17. Snowflake

This weekend I visited Wright’s Fallingwater (18,19,20) and Kentuck Knob (21,22). I visited both once before when I was in high school. At the time I was really excited to see them both but I wasn’t very impressed after my tours. I felt it was a novel experience. Now, I’m really glad I went back to see them both after being in school for a year. They had more meaning, seeing them the second time. I could see more in both of the works; I could see how spaces and shapes were derived and how the architecture was manipulated to create an experience for whoever would live in the houses. Tiny details brought the projects together to create a continuity. Thumbs up. It was a really great experience to have the opportunity to go back and rediscover these things. I also had a great tour guide which helps (that’s her in the center of image 19). It was also a strange feeling to be able to snap the photo for myself that you always see when you think of Fallingwater (18). Even stranger was being able to see the project from all different angles and perspectives. It was almost like seeing a completely different work since you get so used to seeing it from that specific angle that all the books portray.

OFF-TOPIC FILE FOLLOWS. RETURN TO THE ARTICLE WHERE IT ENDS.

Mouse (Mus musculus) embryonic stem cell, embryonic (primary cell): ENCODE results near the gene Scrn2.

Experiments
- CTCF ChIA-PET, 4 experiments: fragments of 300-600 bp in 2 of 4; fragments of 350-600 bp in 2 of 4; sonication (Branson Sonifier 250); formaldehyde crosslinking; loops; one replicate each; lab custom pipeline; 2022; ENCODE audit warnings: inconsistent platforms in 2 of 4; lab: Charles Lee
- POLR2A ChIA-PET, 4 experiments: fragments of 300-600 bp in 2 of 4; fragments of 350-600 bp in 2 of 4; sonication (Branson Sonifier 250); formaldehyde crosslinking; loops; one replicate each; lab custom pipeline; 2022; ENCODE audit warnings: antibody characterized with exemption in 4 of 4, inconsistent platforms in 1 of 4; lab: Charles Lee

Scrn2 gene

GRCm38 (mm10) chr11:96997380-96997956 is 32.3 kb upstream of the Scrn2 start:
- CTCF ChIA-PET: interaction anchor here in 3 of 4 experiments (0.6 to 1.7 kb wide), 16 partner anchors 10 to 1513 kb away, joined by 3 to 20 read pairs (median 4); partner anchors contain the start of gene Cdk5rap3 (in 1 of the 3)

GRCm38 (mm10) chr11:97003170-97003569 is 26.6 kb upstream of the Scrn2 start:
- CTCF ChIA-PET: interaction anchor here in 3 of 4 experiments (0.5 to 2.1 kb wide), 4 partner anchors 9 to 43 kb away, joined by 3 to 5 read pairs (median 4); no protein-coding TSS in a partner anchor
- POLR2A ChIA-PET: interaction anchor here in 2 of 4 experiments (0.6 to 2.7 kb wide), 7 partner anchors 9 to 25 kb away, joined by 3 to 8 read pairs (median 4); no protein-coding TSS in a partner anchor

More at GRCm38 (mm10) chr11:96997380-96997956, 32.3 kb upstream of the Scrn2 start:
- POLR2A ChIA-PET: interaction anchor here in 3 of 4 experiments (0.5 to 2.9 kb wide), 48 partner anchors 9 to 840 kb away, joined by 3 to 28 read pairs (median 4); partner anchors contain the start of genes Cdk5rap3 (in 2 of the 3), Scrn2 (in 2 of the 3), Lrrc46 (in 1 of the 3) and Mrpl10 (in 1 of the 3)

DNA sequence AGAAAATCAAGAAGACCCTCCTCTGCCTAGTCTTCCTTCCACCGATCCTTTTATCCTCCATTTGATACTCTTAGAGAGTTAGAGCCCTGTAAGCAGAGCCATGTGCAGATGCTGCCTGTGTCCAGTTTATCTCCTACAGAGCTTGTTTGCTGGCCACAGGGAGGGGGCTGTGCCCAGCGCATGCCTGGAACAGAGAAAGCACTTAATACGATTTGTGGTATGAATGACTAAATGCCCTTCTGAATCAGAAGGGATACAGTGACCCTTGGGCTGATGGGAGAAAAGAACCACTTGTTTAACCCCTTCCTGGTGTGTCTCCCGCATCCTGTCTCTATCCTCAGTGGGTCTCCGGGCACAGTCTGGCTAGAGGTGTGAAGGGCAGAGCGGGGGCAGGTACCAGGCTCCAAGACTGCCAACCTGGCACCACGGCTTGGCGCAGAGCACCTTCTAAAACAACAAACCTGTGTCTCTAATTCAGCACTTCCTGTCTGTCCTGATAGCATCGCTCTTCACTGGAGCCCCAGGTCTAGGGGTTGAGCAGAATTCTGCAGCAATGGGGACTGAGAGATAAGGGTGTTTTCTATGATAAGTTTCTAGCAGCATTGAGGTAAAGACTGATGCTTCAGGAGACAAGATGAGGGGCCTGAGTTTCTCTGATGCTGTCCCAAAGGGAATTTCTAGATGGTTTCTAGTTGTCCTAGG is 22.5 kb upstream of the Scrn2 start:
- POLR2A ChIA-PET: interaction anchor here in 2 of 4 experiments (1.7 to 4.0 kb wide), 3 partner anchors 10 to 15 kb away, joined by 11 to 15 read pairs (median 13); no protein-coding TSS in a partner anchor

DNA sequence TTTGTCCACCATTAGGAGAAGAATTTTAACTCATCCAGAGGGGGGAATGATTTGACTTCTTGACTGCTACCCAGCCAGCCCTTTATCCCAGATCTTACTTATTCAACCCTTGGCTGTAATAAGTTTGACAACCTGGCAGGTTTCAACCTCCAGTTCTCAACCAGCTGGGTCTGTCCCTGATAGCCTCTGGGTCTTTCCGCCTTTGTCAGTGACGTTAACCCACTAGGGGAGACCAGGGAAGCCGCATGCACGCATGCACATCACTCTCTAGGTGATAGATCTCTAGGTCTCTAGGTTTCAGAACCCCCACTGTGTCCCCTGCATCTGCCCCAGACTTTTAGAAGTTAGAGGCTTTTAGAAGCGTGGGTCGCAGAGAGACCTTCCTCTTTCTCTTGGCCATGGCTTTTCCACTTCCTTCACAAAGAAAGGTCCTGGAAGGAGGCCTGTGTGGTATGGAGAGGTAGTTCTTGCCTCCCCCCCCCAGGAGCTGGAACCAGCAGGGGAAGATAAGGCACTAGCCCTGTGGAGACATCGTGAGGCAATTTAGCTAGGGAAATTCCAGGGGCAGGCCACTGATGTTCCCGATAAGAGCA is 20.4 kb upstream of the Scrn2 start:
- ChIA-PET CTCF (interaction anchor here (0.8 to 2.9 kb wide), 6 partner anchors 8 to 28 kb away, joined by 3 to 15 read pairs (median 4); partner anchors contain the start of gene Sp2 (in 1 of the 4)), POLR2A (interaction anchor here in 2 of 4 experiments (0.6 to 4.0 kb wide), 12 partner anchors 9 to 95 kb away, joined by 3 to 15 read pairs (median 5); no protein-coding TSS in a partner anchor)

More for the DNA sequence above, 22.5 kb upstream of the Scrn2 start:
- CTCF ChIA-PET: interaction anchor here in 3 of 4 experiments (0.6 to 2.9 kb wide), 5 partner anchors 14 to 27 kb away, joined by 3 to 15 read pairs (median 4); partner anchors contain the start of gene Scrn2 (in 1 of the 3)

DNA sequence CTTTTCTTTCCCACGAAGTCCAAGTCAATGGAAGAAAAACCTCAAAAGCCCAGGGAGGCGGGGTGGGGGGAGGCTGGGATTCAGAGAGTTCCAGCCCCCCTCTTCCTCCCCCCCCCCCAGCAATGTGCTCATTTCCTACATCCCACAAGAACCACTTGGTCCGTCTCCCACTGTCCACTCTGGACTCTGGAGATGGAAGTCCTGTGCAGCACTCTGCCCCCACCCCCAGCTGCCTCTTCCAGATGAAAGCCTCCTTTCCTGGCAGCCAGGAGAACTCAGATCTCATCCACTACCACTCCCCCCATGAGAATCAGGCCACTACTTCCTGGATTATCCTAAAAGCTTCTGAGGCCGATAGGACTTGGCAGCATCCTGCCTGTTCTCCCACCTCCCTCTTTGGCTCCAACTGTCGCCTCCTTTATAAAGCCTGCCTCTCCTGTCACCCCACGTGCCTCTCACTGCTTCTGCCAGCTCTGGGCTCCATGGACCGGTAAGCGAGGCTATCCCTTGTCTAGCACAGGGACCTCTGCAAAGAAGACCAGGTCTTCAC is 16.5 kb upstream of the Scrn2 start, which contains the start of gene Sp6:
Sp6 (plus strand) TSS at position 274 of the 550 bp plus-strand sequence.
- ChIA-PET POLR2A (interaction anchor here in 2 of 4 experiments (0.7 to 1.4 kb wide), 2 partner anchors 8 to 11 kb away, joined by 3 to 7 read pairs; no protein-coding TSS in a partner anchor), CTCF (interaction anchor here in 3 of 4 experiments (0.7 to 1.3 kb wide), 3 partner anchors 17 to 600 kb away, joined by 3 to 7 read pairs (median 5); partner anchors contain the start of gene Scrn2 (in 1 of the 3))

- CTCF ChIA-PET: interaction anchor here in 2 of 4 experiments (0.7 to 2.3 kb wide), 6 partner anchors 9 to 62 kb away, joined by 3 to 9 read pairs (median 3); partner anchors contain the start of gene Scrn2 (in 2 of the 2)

16. Fallingwater

18. Fallingwater

17. Fallingwater

19. Fallingwater

18. Fallingwater

20. Fallingwater

19. Kentuck Knob

21. Kentuck Knob

-Kendra

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6 Responses to “Assorted Architecture”


  1. 1 karno
    2009/08/01 at 12:01 pm

    hey kendra, your post has inspired me to post something too, probably about lots of new stuff that has been coming up in singapore. just dont know when i can get down to doing it. enjoy the rest of your summer!

  2. 2 dj2d
    2009/08/04 at 2:07 pm

    That is in fact a house by Robert Venturi and Denise Scott Brown behind the Giovannitti House on Chatham’s campus. It’s obscured by trees, but is more visible in winter. It’s the one with the green facade.